Friday, 07 October 2016 13:16

My Son John Paul

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When I was halfway through my pregnancy, I found out that our baby had developmental issues.  We had an amniocentesis to draw a sample of amniotic fluid and test the baby’s DNA, and the tests confirmed that a tiny fraction of his #1 chromosome was missing. He was missing some of his arm bones, including his radius and humerus bones, and his right leg was clubbed.

We discovered our baby’s condition, called TAR syndrome, on October 22, the feast day of Blessed John Paul II. We placed our baby under the special patronage of Blessed John Paul II, and prayed for Blessed John Paul to cure our baby miraculously.  After praying for a cure for a month, we had another ultrasound.  I was very nervous and scared for our baby’s health, and I lay awake many nights crying and wondering how I was going to shoulder this cross that God was giving us.

While the technician checked all of his vital organs and tried to take pictures of his arms and legs, I felt a great sense of peace come over me as I watched the monitor.  I had been praying very hard to John Paul II for courage and strength to accept this cross that we had been given.  Then I heard an interior voice clearly say to me, “He needs you to love him in a way that only YOU can love him.”  

It was then that we decided that he would be named John Paul. At this point, I started to realize that God didn’t will a complete cure of his limbs (although I still continued to hope and pray for one) but we found that all of his vital organs - heart, lungs, liver, kidneys, etc. - were all in excellent condition.  Many children born with TAR syndrome have complications with their hearts or other organs that require intrusive surgery during the first year, so we knew that God was hearing our prayers.  

John Paul was born on March 11, 2013 via a c-section by a high risk team of specialists at UVA, and immediately admitted to the NICU.  They determined that he had low platelets (13,000 as opposed to the normal level of 150,000 or more) and for the next eight days, he received platelet transfusions every day through a central line IV that was placed in his chest.

He continued to have transfusions every other day, and then every week, and gradually over time they were able to space them out to two weeks, sometimes more.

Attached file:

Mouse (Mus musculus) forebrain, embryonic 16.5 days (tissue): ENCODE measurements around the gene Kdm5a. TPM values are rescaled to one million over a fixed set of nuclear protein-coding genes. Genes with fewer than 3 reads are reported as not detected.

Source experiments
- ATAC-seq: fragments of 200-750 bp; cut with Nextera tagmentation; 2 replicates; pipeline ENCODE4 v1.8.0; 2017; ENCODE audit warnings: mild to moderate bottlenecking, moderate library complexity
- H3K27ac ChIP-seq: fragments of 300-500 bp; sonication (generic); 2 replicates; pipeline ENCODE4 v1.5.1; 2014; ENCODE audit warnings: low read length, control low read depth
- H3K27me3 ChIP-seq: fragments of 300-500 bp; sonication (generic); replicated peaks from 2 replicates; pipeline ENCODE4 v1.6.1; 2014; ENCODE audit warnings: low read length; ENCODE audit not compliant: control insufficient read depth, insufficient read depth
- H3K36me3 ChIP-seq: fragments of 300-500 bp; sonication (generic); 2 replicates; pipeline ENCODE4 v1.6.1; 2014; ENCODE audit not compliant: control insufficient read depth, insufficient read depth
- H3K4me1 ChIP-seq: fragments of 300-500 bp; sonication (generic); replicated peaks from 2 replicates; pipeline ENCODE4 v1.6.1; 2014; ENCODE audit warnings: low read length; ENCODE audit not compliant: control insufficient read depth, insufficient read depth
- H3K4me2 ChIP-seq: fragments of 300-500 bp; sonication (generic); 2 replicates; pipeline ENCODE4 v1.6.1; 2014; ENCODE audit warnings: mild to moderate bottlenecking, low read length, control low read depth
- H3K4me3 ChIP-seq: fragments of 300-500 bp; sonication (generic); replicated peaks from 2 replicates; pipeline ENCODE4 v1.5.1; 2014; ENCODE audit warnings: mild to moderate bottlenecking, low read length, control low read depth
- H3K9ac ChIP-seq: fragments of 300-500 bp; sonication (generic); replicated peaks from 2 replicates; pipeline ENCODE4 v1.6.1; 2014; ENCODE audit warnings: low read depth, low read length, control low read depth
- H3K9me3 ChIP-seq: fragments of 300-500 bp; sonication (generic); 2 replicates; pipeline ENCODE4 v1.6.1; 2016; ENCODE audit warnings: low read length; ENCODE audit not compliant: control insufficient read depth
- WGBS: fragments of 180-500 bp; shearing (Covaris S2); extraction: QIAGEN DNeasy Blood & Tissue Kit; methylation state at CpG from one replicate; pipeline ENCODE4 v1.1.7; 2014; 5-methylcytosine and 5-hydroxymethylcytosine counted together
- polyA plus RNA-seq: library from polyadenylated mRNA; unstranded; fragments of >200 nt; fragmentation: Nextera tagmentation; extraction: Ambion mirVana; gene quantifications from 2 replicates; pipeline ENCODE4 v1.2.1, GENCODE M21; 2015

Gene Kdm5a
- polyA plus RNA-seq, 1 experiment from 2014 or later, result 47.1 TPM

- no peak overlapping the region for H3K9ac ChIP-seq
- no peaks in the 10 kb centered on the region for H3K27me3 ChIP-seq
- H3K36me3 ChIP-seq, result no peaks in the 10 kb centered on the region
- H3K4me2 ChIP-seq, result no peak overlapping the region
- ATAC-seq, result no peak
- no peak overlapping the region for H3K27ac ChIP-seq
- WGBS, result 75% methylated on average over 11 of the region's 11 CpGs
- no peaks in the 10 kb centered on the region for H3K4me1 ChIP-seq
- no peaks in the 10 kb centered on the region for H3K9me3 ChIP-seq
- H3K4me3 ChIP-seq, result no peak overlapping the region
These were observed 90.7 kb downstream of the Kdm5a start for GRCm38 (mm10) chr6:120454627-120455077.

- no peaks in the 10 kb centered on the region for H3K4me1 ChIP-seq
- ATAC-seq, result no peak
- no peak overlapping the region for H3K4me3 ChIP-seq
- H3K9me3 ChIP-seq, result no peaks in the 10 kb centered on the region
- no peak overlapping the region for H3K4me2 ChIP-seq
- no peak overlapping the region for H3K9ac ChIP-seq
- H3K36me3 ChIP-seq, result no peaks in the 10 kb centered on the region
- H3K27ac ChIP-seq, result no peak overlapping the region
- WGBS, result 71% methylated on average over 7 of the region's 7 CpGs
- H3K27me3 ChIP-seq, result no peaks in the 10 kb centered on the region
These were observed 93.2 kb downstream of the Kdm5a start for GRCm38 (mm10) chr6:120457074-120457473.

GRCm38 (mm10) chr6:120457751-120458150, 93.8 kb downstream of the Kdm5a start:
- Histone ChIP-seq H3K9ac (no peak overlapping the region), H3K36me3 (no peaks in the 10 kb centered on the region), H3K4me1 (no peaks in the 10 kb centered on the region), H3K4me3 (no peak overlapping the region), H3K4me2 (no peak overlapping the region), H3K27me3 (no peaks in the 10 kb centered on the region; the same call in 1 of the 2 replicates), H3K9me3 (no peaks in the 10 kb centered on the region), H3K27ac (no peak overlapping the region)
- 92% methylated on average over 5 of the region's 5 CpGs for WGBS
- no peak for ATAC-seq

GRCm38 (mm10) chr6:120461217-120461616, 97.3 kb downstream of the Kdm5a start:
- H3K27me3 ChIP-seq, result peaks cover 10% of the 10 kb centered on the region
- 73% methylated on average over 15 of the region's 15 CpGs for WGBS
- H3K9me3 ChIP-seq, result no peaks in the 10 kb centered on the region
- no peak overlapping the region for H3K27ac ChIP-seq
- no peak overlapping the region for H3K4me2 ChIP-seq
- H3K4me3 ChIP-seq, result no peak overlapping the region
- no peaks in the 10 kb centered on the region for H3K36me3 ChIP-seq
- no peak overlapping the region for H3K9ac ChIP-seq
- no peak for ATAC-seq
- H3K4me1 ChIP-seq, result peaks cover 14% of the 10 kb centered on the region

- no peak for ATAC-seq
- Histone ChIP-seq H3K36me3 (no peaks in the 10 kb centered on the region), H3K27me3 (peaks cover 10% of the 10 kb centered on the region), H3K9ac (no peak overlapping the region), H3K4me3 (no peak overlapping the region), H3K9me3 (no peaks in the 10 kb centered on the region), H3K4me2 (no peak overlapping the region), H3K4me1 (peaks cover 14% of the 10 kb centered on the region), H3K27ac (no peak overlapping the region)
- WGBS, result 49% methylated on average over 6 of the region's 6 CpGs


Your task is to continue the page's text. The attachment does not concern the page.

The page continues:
John Paul has definitely stretched us in ways that we never thought possible. Being a parent is in every instance a challenge and makes you constantly put your own comforts and needs aside in order to care for your child.  In John Paul’s case we felt that we were now doing this on a whole new level of intensity. 

John PaulI’ve always been one to be totally satisfied in blending in with the crowd, not making waves, and minding my own business.  Suddenly, with John Paul, there is no longer any hope of me blending in.  Everywhere we go he attracts people’s eyes, for obvious reasons.  Surprisingly, though, instead of attracting looks of disgust or fear or repulsion, more often than not, John Paul draws kindness, tenderness, or at the very least, curiosity.  People are drawn to him for the very fact that I expected they would be repulsed.   

The older John Paul gets, the more I feel that it was not I who chose John Paul II as his patron, but the other way around.  When you delve into John Paul’s writings on the human person, there is a beauty and a richness there that the world is just starving to hear.  The answer to the pain of the heart, and the emptiness that everyone seems to be unable to fill, can be found in his beautiful teachings on the dignity of the human person, and the value of the sufferings of mankind. 

John Paul II said, “We are not the sum of our failures or weaknesses.  We are the sum of our capacity to become children of the Father.”  This, I believe, sums up his entire philosophy of the human person.  It is what the world often misses in its quest for happiness and understating why we are here: what is our purpose.

You can read and read all there is to know about the faith and who man is, but until you can encounter your fellow human beings with love, it will never be fully understood.  I believe that’s what St. Paul meant when he wrote that knowledge puffs up, but love builds up.  Knowledge alone will swell our heads, and make us feel important, but it won’t make us closer followers to Christ unless we can put our knowledge into action.  Mother Teresa said, “Love is meaningless unless it is put into action.”  And that means loving the person right next to us, right now.  You don’t have to go across the world on a mission trip to find people to love.  

Our John Paul was not a cross that God gave us to bear with, but a precious, precious gift; more precious than a pearl of great price. I began to realize that he would give us so much more than we could give him.  And he has.  Had we not been given this special opportunity to love a child with special needs unconditionally, we would have missed out on the joy that God had in store for us. It is not always an easy road; oftentimes it is full of frustration and worries and even sadness.  But we don’t walk this road alone, and there is grace and help if only we ask for it.  There is never a day when I am not thankful that God gave John Paul to our family. 

jillstoreyJill Storey lives in Virginia with her husband Patrick and their five sons, who never fail to keep life exciting. Their youngest son, John Paul, was born in 2013 with a rare genetic disorder called TAR Syndrome. He is a constant reminder of God's love and the ability to accomplish great things through Him. Jill graduated with a BA in history from Christendom College.  When she's not doing mom duty, she likes to read books and paint.  You can find her at dulcedomum.wordpress.com and georgiepie.etsy.com.